Those who deny reports about ethnic cleansing in the oil-rich but semi-arid Darfur region of Sudan argue that what is happening there is banditry -- competition over scarce resources.
They argue that ethnic groups are fighting to steal cattle and take over grazing lands and scarce water sources from other ethnic groups -- very much like the cattle raids between the Pokot and Marakwet or the clashes over grazing rights between the Pokomo and Orma communities of Kenya.
They argue that tribal fighting is not new in that part of Sudan, where conditions are harsh and the inhabitants are predominantly nomadic. The communities are pastoralists who are prone to conflict because they share pasture and water resources, which are getting increasingly scarce. To make matters worse, they argue, the region is awash with weapons from the Central African Republic and Chad.
Historically, they argue, there has long been tension between the Arab and non-Arab communities over land and grazing rights in Darfur. The prolonged drought, and the ensuing famine, which begun in the 1980s, has heightened the tensions.
Government supporters further argue that the accusations that pro-government Arab militias have been committing serious human rights violations in Darfur were part of a smear campaign against the Sudanese government and people.
Ethnic violence has raged for more than a year in the Darfur region, with two rebel groups fighting against the government. The government has responded by mobilizing a horse and camel-mounted Arab militia - the Janjaweed - to fight the rebellion. Now numbering several thousand, this proxy force has been accused by human rights groups of killing, looting and raping non-Arab residents of Darfur.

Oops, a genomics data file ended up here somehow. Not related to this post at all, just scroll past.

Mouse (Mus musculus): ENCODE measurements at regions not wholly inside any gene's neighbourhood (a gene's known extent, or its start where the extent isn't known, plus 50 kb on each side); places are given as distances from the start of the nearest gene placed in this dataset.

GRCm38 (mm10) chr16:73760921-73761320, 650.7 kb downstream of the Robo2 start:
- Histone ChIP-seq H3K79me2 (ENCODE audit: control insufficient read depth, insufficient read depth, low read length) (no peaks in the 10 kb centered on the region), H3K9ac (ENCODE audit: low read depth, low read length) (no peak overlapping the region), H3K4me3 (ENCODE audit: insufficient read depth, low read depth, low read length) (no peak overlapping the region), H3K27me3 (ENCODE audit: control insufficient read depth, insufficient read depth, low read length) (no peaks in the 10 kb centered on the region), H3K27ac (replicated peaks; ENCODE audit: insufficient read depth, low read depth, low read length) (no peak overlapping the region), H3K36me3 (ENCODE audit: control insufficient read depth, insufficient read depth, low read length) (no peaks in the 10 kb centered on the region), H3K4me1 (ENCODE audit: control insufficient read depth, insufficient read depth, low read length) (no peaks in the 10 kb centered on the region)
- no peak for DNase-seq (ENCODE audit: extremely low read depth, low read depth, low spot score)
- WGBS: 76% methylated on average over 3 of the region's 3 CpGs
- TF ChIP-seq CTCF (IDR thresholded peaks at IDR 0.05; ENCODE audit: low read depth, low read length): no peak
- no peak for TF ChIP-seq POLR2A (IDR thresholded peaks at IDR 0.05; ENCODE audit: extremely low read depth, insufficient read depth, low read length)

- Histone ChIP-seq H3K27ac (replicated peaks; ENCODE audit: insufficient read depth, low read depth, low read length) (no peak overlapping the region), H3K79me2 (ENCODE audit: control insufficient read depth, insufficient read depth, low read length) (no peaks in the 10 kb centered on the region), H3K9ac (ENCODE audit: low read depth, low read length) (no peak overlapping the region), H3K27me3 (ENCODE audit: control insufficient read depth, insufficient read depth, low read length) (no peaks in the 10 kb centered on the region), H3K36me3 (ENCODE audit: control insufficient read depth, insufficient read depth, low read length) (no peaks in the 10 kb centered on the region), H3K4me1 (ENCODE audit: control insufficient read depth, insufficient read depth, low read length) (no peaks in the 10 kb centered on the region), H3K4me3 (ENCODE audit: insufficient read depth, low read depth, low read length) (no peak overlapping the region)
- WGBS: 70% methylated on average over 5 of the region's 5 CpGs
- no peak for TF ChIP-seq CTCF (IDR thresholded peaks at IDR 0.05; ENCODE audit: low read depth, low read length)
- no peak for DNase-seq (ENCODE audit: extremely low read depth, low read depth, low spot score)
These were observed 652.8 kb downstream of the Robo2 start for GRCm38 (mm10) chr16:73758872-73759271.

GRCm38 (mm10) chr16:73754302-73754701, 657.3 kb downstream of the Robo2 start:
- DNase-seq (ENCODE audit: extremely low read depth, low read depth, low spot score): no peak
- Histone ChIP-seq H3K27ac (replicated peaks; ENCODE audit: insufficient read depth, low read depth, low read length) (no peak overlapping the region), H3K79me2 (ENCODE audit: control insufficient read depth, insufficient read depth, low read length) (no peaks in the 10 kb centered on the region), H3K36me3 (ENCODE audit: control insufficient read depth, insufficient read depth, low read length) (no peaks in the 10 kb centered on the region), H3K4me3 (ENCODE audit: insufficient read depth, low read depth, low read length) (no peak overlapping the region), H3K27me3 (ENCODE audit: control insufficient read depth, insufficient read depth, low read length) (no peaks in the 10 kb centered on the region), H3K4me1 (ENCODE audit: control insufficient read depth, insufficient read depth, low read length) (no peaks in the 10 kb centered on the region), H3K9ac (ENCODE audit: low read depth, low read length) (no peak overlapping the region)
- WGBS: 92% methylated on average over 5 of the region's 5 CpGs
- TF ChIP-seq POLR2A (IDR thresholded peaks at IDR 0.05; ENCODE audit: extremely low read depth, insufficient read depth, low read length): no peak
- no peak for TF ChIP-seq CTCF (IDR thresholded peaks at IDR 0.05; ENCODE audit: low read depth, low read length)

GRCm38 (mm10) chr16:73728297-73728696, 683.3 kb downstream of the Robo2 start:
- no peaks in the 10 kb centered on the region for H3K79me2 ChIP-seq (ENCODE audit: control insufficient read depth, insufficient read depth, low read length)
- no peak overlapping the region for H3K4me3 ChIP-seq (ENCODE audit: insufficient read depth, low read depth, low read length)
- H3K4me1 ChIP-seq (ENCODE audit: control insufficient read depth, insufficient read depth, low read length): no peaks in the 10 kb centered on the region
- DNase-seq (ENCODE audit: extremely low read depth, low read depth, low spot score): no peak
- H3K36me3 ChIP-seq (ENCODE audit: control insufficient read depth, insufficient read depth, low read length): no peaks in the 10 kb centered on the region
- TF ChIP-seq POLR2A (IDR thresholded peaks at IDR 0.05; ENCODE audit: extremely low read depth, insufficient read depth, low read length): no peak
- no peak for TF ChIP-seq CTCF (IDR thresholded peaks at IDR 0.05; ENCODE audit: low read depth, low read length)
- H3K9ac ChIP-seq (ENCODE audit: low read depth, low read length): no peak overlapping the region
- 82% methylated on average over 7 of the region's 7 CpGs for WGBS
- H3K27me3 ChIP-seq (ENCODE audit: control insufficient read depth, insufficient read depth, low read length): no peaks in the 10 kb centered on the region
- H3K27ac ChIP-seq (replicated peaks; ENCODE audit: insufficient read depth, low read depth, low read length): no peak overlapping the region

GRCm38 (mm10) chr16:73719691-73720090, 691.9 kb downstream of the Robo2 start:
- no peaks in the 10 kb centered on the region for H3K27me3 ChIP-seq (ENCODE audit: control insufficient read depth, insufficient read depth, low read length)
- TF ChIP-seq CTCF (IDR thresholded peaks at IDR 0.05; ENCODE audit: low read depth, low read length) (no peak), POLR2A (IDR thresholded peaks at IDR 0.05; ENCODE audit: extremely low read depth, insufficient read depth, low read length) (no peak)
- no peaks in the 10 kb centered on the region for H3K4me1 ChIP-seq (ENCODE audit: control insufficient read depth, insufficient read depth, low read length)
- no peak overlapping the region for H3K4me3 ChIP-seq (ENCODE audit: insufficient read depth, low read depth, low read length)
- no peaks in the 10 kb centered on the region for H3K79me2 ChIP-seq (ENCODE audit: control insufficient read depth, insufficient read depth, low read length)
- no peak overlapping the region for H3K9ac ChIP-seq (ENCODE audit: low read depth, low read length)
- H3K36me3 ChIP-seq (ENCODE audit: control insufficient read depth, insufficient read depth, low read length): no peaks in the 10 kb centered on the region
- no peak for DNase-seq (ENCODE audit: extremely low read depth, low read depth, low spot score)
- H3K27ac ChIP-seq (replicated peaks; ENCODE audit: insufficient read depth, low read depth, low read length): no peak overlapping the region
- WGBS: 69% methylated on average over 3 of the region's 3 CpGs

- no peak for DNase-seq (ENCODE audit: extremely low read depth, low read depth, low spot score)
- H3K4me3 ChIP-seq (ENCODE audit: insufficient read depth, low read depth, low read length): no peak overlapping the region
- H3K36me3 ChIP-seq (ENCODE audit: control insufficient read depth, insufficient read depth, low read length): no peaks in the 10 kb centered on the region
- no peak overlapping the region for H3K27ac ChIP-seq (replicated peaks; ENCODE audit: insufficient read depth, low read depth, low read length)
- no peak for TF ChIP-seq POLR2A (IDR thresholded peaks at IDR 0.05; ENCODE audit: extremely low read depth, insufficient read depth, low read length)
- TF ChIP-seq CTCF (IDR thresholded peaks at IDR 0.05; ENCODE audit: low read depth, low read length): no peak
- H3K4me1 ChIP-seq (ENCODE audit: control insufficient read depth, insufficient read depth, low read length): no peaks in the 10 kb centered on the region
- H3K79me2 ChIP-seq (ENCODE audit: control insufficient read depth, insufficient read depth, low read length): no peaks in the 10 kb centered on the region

On February 27, in one area alone, 30 villages were burned to the ground, over 200 people killed and over 200 girls and women raped in front of their fathers who were later killed. A further 150 women and 200 children were abducted.
Since February 2003, about 700,000 people have been displaced while another 110,000 have fled to neighbouring Chad. Over 10,000 are estimated to have lost their lives.
The UN Humanitarian Coordinator for Sudan, Mukesh Kapila, recently told reporters in Nairobi that the war-torn Darfur region is the "world's greatest humanitarian crisis", comparable to the Rwandan genocide of 1994 in terms of human rights abuses.
"The only difference between Rwanda and Darfur now is the numbers involved. I think some people are using the term ethnic cleansing and I would say that is not far off the mark," he added.
And U.N. Secretary-General Kofi Annan, in Geneva, Switzerland, to mark the 10th anniversary of the Rwanda genocide, repeated those fears. He said ethnic cleansing may be under way in Darfur.
Mr. Annan said the world could not stand by as it had during Rwanda's genocide 10 years ago. Reports of atrocities in Darfur, he said, "leave me with a deep sense of foreboding."
He said, at the invitation of the Sudanese government, he proposed to send a high-level team to Darfur "to gain a fuller understanding of the extent and nature of this crisis."
For many people the term "ethnic cleansing" is a euphemism for genocide. The term was gained currency during the ethnic wars that led to the breakup of former Yugoslavia. In those wars, more than 200,000 civilians were killed in Bosnia and Croatia. Tens of thousands of women were raped. Millions lost their homes.
The 1948 U.N. Convention on the Prevention and Punishment of the Crime of Genocide is very explicit on what genocide means. If you destroy people because of who they are, racially and ethnically, that is genocide.
But by whatever name you call it, the Darfur conflict has put Sudan sharply under the international spotlight. And, as United States President George Bush said last Wednesday, the government of Sudan must not be seen to remain complicit in the atrocities of Darfur.
Mr. Mwaura, a former Editor-in-Chief of the Nation, is Deputy Director of the United Nations Information Centre in Nairobi.